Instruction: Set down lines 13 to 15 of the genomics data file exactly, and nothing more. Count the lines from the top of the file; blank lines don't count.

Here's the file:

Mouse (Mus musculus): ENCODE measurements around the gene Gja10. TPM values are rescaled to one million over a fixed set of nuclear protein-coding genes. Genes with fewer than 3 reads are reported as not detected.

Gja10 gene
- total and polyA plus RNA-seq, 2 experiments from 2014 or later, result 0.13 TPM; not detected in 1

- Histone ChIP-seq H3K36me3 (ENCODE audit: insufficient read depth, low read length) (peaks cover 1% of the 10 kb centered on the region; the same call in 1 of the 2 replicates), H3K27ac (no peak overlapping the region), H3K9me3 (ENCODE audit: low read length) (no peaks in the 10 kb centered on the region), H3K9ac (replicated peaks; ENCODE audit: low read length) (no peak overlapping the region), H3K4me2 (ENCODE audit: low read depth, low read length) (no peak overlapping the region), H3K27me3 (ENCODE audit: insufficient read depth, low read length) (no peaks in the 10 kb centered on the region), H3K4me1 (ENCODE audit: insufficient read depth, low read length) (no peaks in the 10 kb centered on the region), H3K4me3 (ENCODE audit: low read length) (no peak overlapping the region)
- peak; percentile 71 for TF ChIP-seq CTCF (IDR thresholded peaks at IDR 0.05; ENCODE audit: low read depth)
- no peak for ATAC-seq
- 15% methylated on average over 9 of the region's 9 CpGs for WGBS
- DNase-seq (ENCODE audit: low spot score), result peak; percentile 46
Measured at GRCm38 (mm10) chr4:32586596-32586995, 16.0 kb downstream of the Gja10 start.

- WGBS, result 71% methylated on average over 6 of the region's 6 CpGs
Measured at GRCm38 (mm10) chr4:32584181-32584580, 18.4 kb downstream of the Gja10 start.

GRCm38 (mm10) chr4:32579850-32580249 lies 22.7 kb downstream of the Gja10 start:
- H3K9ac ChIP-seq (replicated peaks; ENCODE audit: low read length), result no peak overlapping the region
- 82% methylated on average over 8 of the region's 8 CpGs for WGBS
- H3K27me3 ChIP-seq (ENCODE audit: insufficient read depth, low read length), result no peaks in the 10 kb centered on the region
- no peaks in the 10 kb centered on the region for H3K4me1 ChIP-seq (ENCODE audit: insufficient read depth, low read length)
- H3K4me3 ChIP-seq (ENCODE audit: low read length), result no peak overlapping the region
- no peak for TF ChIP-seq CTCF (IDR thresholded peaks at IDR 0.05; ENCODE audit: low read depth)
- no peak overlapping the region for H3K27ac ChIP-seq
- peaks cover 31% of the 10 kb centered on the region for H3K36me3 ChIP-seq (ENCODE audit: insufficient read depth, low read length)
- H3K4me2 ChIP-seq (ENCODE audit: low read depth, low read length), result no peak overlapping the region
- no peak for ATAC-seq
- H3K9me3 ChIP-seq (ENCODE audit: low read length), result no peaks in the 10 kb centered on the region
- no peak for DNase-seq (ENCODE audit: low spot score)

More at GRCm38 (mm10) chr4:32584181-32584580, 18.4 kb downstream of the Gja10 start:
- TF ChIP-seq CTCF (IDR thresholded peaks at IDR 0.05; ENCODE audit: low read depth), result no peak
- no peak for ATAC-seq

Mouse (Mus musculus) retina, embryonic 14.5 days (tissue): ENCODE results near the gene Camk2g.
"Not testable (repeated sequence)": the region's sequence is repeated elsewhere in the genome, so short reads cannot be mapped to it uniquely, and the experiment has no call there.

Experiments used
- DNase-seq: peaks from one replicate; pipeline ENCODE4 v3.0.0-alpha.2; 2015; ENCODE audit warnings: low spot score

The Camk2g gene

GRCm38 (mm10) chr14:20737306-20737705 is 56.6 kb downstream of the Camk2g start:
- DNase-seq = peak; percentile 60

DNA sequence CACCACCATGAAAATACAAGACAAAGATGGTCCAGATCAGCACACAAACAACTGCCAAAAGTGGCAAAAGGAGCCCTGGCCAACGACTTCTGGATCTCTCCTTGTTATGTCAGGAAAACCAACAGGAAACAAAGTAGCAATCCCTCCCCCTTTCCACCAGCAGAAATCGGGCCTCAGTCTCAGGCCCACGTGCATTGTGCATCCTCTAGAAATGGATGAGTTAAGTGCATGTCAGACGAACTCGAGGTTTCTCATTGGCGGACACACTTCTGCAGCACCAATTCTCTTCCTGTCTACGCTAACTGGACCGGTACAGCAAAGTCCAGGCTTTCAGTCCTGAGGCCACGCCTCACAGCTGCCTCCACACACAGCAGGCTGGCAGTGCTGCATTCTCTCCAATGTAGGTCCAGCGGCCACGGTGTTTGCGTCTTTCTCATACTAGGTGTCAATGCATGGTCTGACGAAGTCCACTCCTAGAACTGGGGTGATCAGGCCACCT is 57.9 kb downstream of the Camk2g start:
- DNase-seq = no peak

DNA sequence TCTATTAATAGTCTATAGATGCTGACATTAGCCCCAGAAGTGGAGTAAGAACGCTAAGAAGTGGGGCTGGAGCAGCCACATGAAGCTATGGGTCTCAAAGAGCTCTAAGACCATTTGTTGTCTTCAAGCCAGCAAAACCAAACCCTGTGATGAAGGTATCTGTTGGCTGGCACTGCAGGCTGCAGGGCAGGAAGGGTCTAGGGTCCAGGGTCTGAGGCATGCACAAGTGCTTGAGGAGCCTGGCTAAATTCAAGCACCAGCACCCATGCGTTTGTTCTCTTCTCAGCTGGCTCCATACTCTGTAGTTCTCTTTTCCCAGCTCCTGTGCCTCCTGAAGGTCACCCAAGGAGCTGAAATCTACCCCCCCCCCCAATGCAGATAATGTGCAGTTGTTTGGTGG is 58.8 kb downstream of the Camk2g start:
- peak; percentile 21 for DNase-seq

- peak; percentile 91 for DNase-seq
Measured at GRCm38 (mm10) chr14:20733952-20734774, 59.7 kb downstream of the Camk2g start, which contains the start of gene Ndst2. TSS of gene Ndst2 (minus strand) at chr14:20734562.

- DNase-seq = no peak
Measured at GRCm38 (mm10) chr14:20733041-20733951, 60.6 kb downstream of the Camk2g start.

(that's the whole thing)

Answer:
- H3K9ac ChIP-seq (replicated peaks; ENCODE audit: low read length), result no peak overlapping the region
- 82% methylated on average over 8 of the region's 8 CpGs for WGBS
- H3K27me3 ChIP-seq (ENCODE audit: insufficient read depth, low read length), result no peaks in the 10 kb centered on the region